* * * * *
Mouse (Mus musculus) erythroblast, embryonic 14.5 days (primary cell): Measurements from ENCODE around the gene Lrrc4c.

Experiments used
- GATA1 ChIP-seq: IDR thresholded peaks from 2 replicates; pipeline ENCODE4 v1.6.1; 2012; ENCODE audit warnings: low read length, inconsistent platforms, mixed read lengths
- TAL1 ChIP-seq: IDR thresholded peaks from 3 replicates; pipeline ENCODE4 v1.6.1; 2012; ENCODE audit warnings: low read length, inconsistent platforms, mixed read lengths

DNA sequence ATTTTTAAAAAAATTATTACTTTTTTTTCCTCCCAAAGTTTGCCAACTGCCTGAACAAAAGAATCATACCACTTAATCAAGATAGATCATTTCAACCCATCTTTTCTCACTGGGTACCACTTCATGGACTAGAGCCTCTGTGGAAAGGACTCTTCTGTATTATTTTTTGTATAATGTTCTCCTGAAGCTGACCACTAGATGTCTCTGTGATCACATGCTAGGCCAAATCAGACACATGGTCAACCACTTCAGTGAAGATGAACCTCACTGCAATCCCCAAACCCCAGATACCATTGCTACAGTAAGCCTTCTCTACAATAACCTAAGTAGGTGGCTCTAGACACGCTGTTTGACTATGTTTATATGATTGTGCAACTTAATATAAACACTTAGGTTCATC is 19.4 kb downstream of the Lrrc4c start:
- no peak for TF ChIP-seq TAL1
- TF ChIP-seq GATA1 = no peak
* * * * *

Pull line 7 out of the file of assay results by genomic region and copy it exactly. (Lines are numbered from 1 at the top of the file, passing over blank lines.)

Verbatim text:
- TF ChIP-seq GATA1 = no peak